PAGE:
SGA Recognizes Students for Justice in Palestine

Students at Pace in New York Cite represnent their chapter of Students for Justice in Palestine (SJP).

Photo from @PaceU_SJP

Students at Pace in New York Cite represnent their chapter of Students for Justice in Palestine (SJP).

Emily Wolfrum, Editor-in-Chief

The Students for Justice in Palestine organization (SJP) was officially recognized by Student Government Association (SGA) on Fri., Nov. 7, according to SGA Executive Vice President Dan Garcia.

This establishment follows the creation of an SJP chapter at the Pace New York campus this past spring.

Both the Pace Pleasantville and New York chapters of SJP share advisor Dr. Susan Maxam, Assistant Vice President of Undergraduate Education.

The organization, which exists on multiple college campuses nationwide, seeks to educate and advocate for ongoing Palestinian issues.

“I think a lot of people are misinformed and uneducated about the issues, so I thought SJP would be a great way to break those stereotypes and misconceptions,” said founder and President of the Pleasantville organization Nihal Al Qawasmi, whose SJP interest began while she was still in high school.

Among the misconceptions Al Qawasmi seeks to address is the belief that the Israeli-Palestinian conflict is merely a dispute over land.

“People look at it like a headache, like ‘those people, they just keep fighting over land,’ but it’s not just land—it’s basic human rights,” she said. “It’s more like an oppressed-oppressor relationship than a war.”

SJP Vice President Seja Alkhatib added that even the precise history of the conflict is something that many do not know.

“Prior to the establishment of Israel, and contrary to popular belief, Palestine had a place on the map. It was home to millions of Palestinians and many Jews living peacefully together,” Alkhatib said.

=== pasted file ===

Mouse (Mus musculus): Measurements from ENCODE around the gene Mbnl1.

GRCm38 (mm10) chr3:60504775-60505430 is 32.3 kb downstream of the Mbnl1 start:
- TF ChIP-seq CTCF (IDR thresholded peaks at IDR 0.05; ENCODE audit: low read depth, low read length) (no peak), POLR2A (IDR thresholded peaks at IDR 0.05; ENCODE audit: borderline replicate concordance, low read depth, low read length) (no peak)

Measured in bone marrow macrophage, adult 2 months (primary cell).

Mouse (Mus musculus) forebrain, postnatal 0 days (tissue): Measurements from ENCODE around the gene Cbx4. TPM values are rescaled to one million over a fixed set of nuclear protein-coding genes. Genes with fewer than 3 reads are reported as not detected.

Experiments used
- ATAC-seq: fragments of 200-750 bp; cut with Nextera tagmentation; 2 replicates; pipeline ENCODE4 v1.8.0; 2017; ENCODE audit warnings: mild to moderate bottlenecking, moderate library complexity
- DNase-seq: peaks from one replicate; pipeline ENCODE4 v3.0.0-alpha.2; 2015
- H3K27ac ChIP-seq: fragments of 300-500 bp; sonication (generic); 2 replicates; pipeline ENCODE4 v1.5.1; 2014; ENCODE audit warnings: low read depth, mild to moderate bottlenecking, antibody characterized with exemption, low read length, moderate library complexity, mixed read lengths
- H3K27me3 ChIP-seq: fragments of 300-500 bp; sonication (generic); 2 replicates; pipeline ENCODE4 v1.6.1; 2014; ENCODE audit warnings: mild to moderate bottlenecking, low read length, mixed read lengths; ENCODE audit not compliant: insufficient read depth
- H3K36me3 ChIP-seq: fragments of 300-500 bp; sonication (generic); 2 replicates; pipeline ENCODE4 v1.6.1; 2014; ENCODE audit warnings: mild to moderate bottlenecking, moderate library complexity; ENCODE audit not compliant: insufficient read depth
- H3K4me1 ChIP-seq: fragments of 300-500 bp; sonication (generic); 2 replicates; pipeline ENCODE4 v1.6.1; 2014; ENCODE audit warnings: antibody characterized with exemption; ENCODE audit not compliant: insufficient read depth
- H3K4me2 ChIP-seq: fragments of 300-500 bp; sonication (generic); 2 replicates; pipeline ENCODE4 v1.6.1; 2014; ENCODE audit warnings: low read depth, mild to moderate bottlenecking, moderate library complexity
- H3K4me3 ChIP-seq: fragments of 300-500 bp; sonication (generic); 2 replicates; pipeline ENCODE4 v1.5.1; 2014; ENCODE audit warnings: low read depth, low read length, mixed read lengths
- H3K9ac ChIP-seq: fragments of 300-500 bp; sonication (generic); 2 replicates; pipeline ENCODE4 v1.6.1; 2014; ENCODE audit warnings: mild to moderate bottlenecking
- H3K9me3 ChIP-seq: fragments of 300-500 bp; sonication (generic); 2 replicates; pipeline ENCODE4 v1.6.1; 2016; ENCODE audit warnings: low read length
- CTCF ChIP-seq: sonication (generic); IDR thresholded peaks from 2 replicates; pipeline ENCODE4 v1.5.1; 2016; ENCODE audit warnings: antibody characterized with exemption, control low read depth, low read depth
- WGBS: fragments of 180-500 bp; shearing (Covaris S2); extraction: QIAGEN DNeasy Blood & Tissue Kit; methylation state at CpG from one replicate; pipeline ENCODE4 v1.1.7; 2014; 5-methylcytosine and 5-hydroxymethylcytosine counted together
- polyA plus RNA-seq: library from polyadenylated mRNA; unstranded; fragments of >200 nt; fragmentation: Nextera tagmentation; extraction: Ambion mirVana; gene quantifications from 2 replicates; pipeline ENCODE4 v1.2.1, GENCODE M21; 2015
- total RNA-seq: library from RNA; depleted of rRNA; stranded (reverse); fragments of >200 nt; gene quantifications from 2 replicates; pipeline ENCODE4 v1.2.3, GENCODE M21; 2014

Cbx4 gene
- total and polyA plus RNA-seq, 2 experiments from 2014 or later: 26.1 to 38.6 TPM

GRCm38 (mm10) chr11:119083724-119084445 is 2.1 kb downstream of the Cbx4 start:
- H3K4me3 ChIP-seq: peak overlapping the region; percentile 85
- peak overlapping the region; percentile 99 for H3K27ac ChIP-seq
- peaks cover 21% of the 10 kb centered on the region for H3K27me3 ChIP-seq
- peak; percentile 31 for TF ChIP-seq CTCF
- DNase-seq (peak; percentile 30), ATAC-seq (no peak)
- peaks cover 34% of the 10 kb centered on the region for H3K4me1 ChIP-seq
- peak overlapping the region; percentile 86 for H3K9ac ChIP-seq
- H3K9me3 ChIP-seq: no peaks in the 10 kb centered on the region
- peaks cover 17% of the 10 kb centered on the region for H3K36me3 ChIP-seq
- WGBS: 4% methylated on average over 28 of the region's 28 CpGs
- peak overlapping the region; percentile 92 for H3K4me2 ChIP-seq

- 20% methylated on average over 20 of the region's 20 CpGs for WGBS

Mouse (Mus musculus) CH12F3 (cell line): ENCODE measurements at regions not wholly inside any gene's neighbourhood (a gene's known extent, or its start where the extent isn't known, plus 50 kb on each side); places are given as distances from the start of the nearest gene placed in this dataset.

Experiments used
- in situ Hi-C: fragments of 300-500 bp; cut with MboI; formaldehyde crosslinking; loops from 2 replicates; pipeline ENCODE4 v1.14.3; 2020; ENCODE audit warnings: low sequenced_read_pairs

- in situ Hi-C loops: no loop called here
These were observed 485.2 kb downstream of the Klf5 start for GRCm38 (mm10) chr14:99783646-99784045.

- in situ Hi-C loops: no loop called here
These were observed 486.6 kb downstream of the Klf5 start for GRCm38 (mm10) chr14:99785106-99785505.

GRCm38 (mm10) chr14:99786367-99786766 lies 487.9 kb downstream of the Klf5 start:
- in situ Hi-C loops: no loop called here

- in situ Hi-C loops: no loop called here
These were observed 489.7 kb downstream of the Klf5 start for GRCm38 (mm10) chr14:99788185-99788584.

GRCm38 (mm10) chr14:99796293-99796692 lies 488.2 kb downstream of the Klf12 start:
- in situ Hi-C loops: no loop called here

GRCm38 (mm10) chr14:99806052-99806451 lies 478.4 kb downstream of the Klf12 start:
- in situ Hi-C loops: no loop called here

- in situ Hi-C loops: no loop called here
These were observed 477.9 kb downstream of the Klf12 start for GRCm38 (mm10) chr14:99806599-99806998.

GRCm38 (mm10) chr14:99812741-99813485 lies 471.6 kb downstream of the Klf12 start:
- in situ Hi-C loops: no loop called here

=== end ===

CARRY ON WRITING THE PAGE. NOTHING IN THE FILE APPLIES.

In addition to combatting misconceptions about Palestinian issues, SJP seeks to eliminate stigma attached to the organization.

“I don’t want people to feel intimidated and think of just the Palestinian-Israeli conflict,” she said. “I don’t want people to feel like they can’t be a part of it.”

Although Al Qawasmi is Palestinian, she notes that SJP’s e-board is comprised of individuals with diverse backgrounds.

“I had known very little about the human right’s issues in Palestine myself,” SJP Treasurer Mariah Jusino said, “but after speaking with [Al Qawasmi] and doing a bit more research on my own, I decided SJP was something that I found important and worth being a part of.”

According to Al Qawasmi, this connection to the cause can be made by anyone.

“People don’t know that the [chemicals and tear gas] used on people in Ferguson [Missouri] are always tested on Palestinians. They’re like lab rats,” Al Qawasmi said. “[We can connect] those two struggles, and show how colonialism and militarism aren’t just third world issues. Oppressed people need to stand together.”

This specific connection was also a topic of conversation at this year’s National SJP Conference at Tufts University. Al Qawasmi, who attended the conference, noted the impact that a reverend from Ferguson had when he spoke at the event.

“It was one of the most inspiring weekends of my life,” she said. “It motivated me even more to come back [to Pace] and push the recognition process.”

Al Qawasmi was born in Jordan, where her grandparents immigrated to after the establishment of Israel.

“We’re a family of refugees, and knowing the struggles that they went through is the ultimate connection. For me, always having that history and carrying it with me everywhere makes me who I am,” she said. “For people to misinterpret my story, it motivates me to go out there and do whatever I can to educate.”

While Al Qawasmi says she would like to be able to fundraise, limited access to Palestinian borders makes global aid difficult.

SJP’s e-board plans to begin tabling in Kessel to increase awareness of their organization and its presence on campus before hosting events to educate students about issues.

“It is always important for those witnessing unjust actions to speak up for the voiceless. SJP is about spreading awareness regarding the Palestinian issue to those who are unaware, especially since we are the leaders of tomorrow,” Alkhatib said. “We hope to bring forth many events for the students to participate and engage in, while learning a few new things as well.”